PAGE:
PORTLAND (AP) – Some high schools and middle schools in southern Maine have drafted rules on the clothes students can wear this fall, whether they can carry cell phones, even what games they can play between classes.

Portland High School has banned card and dice games on school property. The rule came in response to a campus gambling trend.

“Kids have been playing cards for a number of years,” assistant principal Lee Crocker said. “We just started to see there was actual money being exchanged.”

Some students ended up fighting over unpaid gambling debts, he said.

Across town at Deering High School, the principal hired a lawyer to define “appropriate” attire for its 1,300 students.

“We sought to tighten policy,” Principal Brenda Roy said. “There’s different standards: what’s appropriate for me, may not be appropriate for you.”

The school now bans “revealing clothing, including but not limited to one-shoulder shirts, low-cut tops, halters, bare midriffs, short shirts, skirts less than six inches above the knee, bare back shirts.” Also forbidden are T-shirts with references to drugs or sex, or that advertise “alcohol, tobacco, or otherwise promotes the use of illegal substances.”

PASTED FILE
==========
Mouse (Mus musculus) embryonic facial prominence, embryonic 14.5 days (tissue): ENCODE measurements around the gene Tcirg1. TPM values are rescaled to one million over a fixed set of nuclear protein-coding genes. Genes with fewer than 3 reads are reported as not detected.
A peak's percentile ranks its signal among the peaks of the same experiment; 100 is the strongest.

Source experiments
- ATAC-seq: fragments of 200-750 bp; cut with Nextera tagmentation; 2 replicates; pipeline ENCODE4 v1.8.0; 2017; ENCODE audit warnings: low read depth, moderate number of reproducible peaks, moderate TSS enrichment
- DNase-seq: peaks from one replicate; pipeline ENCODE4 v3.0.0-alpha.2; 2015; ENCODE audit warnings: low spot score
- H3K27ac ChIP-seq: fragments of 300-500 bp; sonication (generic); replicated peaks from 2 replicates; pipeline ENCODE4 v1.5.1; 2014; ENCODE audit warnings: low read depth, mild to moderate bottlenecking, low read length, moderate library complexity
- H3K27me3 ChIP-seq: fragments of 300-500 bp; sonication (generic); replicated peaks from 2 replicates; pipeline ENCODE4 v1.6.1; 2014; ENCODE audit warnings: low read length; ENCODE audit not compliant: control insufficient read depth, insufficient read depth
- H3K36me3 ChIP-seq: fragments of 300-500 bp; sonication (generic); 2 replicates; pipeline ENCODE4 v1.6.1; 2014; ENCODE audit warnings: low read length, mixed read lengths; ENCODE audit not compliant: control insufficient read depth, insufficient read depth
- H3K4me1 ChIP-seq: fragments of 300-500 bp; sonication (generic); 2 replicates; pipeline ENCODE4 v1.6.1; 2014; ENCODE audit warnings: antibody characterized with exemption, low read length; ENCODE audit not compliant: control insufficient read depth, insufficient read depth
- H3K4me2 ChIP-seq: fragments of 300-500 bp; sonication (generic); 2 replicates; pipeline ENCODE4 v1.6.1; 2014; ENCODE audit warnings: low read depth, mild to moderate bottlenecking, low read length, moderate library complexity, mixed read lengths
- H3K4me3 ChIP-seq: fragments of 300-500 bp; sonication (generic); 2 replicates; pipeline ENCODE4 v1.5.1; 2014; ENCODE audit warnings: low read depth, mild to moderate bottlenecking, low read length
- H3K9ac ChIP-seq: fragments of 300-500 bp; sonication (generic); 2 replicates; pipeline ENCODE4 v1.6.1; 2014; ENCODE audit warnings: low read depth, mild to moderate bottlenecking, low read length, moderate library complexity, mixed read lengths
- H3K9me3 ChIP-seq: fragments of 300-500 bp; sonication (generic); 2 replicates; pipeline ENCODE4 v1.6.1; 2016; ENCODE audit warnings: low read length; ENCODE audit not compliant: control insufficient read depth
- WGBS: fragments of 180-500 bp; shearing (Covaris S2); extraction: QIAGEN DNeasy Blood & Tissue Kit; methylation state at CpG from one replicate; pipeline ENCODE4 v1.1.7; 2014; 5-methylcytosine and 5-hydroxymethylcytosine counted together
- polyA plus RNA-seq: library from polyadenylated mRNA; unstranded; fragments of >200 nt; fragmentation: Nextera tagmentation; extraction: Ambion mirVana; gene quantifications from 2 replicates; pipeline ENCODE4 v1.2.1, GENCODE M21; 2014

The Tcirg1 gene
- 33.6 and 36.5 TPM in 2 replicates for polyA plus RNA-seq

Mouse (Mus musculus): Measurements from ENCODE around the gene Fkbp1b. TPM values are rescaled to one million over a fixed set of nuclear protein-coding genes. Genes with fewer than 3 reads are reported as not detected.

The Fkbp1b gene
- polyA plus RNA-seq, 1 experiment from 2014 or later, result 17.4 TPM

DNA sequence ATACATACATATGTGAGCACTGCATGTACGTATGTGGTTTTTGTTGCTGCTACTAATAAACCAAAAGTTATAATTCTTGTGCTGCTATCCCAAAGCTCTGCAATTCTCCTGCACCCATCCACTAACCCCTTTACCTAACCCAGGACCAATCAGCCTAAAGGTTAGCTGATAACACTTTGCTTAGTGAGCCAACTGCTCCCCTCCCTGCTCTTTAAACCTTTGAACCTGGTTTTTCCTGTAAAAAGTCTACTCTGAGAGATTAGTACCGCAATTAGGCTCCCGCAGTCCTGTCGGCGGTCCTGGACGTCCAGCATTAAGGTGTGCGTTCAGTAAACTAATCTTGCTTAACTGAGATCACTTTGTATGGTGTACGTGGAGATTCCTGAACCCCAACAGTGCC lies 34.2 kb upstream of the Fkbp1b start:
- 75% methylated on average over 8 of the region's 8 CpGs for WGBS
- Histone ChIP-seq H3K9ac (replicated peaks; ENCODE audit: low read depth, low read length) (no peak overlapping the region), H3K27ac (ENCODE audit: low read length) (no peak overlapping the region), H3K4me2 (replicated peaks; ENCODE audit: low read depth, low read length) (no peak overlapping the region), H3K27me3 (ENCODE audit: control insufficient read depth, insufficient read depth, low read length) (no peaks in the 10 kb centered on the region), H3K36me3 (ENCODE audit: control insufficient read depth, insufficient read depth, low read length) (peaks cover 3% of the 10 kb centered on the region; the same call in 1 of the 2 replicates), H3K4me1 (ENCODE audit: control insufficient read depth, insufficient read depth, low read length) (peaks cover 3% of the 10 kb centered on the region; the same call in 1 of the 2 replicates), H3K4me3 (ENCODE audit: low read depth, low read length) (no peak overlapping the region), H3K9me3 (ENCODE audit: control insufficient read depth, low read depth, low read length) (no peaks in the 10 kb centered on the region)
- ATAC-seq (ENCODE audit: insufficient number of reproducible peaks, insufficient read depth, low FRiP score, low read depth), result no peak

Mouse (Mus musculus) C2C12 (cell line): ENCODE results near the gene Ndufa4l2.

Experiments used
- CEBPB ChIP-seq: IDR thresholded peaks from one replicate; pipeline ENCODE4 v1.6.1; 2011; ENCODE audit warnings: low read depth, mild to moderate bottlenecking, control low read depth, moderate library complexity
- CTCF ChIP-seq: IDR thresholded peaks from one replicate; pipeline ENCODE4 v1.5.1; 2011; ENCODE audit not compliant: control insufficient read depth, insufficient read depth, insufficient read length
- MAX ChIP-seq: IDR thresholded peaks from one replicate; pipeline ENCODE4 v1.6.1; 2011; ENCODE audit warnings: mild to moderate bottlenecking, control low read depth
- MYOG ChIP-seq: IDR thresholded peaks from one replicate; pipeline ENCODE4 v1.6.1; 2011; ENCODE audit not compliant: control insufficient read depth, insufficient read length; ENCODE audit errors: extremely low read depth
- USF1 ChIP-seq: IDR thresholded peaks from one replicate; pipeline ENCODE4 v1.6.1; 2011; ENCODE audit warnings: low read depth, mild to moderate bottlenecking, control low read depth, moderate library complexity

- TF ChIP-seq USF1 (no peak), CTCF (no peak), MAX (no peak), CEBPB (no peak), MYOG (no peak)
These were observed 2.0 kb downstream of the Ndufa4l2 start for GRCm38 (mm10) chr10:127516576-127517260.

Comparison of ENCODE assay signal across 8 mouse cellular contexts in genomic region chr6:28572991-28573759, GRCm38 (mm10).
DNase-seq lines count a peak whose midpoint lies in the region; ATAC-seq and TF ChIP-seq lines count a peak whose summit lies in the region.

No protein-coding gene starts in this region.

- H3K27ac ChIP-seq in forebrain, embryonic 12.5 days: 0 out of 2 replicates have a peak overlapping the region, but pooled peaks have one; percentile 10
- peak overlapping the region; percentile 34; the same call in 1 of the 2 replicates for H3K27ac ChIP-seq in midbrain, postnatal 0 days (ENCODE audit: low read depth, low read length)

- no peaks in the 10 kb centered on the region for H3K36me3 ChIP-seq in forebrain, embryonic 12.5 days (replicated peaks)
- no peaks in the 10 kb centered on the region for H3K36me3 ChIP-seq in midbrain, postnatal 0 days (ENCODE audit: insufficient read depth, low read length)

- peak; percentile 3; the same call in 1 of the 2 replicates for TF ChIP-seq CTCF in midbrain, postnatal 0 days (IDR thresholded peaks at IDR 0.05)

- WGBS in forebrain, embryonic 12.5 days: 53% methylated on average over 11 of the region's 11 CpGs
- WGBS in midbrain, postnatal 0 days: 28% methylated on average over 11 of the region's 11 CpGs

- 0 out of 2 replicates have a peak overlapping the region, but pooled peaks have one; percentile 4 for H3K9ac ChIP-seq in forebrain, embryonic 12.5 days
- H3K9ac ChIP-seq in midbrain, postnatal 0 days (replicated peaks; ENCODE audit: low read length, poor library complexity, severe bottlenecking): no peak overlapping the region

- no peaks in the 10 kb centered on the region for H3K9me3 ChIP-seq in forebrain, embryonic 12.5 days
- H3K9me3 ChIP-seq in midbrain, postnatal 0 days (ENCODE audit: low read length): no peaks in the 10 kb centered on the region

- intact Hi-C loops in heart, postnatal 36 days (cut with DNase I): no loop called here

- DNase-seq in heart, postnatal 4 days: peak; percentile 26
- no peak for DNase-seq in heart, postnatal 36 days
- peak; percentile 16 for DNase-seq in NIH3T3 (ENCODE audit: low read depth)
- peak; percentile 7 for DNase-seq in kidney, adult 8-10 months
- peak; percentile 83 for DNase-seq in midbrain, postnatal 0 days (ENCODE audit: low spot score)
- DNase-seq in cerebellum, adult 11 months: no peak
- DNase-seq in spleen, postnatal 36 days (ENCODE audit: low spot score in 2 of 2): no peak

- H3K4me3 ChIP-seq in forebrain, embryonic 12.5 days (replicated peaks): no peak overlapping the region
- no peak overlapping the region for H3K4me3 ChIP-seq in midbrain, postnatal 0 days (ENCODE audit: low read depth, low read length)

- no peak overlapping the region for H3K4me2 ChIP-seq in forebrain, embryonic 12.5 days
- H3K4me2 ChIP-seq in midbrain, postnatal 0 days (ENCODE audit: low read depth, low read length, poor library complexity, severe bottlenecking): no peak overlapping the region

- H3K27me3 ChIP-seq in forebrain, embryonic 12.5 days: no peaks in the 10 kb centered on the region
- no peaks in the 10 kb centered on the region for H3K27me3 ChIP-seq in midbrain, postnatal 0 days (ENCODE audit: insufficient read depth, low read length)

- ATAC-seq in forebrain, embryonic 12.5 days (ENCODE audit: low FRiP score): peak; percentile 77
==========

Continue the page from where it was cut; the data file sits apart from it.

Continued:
Students who violate the dress code are asked to either turn offending clothes inside out, change or cover up. In extreme cases, students might get sent home or serve detention after multiple warnings.

While some schools are tightening dress codes and other rules, other districts are getting rid of regulations. Old Orchard Beach High School has rolled back a four-year ban on cell phones at school.

“They were just so prolific,” Assistant Principal Margaret Lapointe said. “It got to the point where a total ban was not practical.”

Close to 85 percent of the school’s students have cell phones.

Students can now bring them to campus, but can’t use them during school hours.

Parents are often the biggest proponents of allowing children to carry cell phones, some administrators said.

“The ability to instantly access kids is a reality for families today,” said Tom Parker, principal of Mildred L. Day School in Arundel, where about 20 percent of seventh- and eighth-graders carry a cell phone.

AP-ES-09-01-04 1015EDT

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